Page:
Well, I came out of the gates hoping to un-load a bit of what has been bouncing around in my head since I started in coffee a few years back. I'm hoping I didn't offend anyone reading, as that would never be my intent. I was merely hoping to make some sense of things I've witnessed and conversations I've shared across the coffee landscape. I constantly feel lucky to be able to work with a product that's ever changing and applies to so many people's lives. I feel fortunate to be, what I think I would consider, on the cutting edge of quality in coffee and roasting. I'm able to talk to a lot of different people that are a lot smarter than me but that always have time to talk about coffee and discuss the finer points of this heady brew we all so enjoy. Mostly I just enjoy waking up and knowing that I get to enjoy good coffee every day; I'm not really sure what I would do if I couldn't have coffee, good coffee, every day of my life.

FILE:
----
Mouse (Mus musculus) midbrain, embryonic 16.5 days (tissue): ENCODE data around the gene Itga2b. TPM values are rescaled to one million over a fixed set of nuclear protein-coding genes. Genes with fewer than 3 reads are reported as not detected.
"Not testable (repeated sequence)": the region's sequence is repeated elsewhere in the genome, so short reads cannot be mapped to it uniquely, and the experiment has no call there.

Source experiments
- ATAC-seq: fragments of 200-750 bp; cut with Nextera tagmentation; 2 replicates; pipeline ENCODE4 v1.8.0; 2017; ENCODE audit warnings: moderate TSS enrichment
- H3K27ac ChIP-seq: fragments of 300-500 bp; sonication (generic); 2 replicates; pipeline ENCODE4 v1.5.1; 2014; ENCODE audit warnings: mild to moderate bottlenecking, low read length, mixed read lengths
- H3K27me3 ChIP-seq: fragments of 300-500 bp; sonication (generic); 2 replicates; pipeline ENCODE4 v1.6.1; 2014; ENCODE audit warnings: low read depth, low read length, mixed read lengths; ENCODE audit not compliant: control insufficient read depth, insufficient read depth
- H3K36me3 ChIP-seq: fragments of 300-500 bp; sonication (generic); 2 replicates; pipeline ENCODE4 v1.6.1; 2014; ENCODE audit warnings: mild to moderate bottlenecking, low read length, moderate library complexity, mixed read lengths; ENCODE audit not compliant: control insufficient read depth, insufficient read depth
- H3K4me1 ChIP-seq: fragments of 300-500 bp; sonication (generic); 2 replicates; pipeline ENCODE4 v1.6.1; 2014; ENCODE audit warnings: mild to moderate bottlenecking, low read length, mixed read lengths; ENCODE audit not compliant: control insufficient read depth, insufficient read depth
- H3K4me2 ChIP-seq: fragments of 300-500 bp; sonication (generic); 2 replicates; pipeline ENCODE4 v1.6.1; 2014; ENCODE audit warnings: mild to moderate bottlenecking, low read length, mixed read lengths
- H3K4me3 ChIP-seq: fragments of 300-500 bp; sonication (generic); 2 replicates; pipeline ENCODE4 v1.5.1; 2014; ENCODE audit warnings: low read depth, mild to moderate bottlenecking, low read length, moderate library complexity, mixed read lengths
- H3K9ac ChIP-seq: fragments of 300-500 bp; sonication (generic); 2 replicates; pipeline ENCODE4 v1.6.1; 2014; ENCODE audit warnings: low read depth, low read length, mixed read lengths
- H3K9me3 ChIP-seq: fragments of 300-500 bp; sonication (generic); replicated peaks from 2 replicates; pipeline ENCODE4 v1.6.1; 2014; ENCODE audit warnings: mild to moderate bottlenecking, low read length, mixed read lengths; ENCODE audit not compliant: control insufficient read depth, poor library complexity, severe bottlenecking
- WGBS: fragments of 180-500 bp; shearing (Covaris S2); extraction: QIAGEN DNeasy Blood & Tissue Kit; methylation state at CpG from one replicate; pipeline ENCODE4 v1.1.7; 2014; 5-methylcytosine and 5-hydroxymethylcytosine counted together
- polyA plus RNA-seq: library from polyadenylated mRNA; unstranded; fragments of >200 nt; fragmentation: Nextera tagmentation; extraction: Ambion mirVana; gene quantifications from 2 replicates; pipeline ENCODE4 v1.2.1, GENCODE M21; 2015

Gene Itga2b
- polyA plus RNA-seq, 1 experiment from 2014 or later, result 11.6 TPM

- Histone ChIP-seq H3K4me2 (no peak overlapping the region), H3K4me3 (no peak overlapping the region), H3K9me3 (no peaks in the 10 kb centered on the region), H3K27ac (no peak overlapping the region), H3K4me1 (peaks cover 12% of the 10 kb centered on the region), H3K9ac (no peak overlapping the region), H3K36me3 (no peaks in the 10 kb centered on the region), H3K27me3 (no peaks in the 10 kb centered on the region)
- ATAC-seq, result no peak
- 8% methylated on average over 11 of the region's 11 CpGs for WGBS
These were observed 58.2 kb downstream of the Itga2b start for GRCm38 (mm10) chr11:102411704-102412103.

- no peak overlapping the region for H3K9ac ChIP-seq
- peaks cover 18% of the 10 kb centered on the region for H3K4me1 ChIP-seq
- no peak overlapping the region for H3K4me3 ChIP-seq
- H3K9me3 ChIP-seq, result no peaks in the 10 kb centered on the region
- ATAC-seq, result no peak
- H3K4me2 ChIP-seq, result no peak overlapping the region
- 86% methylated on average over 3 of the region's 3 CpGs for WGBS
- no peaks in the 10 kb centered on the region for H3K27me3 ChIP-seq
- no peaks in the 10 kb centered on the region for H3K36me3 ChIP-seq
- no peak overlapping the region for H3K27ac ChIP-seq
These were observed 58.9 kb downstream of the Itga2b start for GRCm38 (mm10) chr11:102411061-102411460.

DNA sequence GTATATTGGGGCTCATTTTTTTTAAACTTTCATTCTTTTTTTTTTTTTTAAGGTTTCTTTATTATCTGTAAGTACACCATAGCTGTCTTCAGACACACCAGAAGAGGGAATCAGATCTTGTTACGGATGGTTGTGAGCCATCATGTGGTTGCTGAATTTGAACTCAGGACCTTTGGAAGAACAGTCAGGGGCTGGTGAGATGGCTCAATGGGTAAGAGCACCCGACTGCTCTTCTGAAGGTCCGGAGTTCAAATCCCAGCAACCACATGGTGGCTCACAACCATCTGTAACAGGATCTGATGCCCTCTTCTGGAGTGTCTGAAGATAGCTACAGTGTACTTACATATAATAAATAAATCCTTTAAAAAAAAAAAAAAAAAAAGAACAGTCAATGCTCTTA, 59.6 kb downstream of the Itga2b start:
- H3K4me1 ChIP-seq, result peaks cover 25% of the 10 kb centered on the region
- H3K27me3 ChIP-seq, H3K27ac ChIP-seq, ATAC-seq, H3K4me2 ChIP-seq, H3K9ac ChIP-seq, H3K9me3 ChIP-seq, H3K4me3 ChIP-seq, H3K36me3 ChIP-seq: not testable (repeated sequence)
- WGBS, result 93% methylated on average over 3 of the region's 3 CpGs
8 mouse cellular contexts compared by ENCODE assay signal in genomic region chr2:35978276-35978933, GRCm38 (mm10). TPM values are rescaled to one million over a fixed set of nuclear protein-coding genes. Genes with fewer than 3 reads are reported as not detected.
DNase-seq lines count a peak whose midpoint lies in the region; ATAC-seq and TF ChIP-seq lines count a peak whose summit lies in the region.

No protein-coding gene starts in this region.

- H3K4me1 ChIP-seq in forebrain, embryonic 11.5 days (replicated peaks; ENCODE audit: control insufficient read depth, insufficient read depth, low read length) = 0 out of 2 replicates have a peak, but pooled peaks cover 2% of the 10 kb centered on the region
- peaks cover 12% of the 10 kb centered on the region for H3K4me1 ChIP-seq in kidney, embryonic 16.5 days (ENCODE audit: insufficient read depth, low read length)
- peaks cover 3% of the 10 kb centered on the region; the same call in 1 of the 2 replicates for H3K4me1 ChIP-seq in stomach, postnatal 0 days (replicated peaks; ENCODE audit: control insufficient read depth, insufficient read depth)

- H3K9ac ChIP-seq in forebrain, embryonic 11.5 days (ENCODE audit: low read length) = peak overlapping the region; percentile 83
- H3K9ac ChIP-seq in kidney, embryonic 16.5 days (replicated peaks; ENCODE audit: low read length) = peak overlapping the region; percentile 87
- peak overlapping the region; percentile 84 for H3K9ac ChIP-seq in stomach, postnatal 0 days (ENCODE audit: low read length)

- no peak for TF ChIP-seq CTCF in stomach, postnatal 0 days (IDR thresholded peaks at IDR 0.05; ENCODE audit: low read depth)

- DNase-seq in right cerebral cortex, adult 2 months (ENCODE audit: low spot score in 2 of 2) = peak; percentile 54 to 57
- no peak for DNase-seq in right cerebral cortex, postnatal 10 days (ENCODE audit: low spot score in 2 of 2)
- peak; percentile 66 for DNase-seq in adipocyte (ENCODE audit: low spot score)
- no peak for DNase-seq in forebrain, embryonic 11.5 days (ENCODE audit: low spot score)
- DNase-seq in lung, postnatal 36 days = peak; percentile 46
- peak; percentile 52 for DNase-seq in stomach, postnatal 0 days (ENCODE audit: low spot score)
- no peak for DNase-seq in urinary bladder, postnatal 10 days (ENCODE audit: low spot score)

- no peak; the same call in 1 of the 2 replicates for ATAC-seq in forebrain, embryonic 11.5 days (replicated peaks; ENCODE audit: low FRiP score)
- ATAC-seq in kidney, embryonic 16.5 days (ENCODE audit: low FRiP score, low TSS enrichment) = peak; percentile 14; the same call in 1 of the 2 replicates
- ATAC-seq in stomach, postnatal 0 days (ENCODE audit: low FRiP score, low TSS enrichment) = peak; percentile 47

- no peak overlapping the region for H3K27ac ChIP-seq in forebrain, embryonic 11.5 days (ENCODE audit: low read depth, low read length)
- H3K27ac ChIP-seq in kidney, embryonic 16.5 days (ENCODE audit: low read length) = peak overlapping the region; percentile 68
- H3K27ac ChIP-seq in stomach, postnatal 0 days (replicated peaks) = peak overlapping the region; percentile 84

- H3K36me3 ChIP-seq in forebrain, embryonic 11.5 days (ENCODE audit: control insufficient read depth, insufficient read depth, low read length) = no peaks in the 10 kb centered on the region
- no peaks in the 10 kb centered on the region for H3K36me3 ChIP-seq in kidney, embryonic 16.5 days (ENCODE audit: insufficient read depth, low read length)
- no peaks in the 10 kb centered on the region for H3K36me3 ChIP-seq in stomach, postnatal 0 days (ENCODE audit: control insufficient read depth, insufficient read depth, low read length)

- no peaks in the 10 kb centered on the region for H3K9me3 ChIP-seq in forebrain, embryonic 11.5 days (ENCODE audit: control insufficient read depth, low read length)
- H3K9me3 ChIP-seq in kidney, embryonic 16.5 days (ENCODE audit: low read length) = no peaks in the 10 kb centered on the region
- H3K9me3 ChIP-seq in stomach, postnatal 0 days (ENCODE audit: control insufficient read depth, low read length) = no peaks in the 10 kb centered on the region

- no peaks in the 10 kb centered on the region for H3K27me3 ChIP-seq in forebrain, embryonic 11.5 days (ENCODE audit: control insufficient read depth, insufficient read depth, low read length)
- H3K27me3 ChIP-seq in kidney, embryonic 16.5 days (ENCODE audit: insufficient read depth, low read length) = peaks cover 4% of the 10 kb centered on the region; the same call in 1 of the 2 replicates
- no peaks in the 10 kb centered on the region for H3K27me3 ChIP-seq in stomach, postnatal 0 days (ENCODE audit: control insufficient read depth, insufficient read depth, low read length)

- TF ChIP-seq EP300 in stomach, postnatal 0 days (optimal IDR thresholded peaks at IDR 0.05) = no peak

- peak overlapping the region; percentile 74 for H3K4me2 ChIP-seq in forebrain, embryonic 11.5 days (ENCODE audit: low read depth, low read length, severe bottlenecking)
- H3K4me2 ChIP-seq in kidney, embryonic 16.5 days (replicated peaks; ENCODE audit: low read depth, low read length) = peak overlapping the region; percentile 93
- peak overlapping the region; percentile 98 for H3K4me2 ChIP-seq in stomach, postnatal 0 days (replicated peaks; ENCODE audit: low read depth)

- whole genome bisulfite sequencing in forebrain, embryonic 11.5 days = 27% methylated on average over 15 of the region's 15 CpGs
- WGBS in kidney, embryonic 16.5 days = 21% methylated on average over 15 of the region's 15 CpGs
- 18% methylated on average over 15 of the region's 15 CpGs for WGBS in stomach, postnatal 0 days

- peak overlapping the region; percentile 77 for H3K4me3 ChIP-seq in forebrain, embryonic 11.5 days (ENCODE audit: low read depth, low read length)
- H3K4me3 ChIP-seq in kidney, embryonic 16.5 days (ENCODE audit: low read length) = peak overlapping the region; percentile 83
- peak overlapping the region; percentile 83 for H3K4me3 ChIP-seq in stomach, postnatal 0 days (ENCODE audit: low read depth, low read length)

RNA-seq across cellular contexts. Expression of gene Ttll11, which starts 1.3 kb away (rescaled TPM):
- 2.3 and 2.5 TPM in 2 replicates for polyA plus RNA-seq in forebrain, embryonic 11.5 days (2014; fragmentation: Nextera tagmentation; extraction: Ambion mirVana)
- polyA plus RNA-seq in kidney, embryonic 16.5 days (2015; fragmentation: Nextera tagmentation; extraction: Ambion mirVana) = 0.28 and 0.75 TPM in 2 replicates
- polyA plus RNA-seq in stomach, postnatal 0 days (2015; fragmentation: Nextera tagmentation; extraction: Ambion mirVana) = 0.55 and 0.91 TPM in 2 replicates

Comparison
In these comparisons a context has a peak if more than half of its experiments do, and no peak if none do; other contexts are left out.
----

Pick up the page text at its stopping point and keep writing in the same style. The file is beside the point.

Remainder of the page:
That first smell of ground coffee or of hot water just passing over grounds and wetting them are like the first real day of summer to me. Like going out and firing up the grill to enjoy a barbeque and cracking open some local beers. I like trying coffee from different roasters to see what their take on a particular coffee or origin is. Do they prefer to exemplify the Black Currant notes or mute that in favor a richer body? Can you coax out a nice Lemon/Citrus component within a Central American. Is it possible for a Sumatran to be both Citric, Pipe Tobacco-y and also rich in Body? I say yes but how well can it be found and can it with any consistency? All the joys of an ever changing product and market place. Mostly I just love coffee and the people the love coffee too. It's good to know there's groups of these types of people in my back yard, in your back yard, in other parts of the country and to know that we can all get together somewhere like this, or at our favorite cafe and discuss the finer points of coffee.

23 March, 2010

New Dawn, New Day

Sometimes it's wild to me to think about this crazy industry we're all involved in. A few years ago I was working in a bar, partying hard and serving food. Then I decided to try and up my professionalism and make some more coin and got a job running a warehouse in Texas. It was valuable life experience but certainly not everything I had hoped it would be. Now I find myself working in coffee, surrounded by a bunch of people that for the most part don't always seem to fit together.